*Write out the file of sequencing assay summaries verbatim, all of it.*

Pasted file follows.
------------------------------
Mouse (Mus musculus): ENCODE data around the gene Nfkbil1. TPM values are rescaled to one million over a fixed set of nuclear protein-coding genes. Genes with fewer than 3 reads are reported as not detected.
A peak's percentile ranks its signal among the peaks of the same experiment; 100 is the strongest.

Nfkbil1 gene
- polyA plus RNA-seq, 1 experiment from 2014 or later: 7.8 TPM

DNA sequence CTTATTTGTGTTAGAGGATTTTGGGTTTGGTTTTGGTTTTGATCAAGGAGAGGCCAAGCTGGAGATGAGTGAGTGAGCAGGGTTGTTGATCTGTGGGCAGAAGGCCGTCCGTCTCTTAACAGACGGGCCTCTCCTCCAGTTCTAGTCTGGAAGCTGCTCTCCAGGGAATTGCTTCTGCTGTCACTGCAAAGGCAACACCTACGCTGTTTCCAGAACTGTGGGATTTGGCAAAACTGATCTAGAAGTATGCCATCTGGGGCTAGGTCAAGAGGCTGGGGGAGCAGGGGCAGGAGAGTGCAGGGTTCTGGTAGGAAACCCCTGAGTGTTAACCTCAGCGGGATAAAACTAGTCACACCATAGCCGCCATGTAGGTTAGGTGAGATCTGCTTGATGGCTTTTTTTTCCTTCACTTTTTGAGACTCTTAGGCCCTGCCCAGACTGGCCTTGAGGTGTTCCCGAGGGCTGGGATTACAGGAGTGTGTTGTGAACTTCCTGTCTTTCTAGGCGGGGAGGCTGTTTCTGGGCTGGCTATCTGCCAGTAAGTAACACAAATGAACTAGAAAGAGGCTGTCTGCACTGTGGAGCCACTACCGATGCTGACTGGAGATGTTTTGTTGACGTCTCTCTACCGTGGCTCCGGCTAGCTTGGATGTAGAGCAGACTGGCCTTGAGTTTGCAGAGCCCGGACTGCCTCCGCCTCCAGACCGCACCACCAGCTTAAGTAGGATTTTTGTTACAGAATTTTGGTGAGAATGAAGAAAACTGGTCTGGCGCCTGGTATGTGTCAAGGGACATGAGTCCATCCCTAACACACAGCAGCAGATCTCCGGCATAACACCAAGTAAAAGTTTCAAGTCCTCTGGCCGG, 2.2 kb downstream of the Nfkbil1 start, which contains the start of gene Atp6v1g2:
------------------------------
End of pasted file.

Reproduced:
Mouse (Mus musculus): ENCODE data around the gene Nfkbil1. TPM values are rescaled to one million over a fixed set of nuclear protein-coding genes. Genes with fewer than 3 reads are reported as not detected.
A peak's percentile ranks its signal among the peaks of the same experiment; 100 is the strongest.

Nfkbil1 gene
- polyA plus RNA-seq, 1 experiment from 2014 or later: 7.8 TPM

DNA sequence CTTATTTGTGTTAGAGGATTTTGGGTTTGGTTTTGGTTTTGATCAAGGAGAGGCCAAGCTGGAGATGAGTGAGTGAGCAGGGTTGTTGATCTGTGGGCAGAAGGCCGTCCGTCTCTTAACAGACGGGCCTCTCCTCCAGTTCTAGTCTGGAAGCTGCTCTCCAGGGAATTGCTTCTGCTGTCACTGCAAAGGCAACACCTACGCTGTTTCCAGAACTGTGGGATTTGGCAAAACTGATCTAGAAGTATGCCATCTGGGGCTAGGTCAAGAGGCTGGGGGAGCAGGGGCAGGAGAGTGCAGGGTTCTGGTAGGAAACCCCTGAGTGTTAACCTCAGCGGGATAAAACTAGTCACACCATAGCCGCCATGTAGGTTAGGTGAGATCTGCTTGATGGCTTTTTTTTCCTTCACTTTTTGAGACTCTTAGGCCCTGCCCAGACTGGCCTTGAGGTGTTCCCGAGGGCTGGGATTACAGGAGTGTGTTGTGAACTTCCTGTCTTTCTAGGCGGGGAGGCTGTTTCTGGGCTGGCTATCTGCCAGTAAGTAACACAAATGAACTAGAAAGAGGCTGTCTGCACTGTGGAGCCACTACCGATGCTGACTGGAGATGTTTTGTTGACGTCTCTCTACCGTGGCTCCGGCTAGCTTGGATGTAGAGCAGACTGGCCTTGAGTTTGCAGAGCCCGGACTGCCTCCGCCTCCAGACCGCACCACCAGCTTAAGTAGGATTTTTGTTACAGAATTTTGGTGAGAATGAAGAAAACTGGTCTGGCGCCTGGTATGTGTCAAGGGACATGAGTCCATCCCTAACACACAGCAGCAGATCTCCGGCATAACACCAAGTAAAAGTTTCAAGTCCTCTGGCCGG, 2.2 kb downstream of the Nfkbil1 start, which contains the start of gene Atp6v1g2: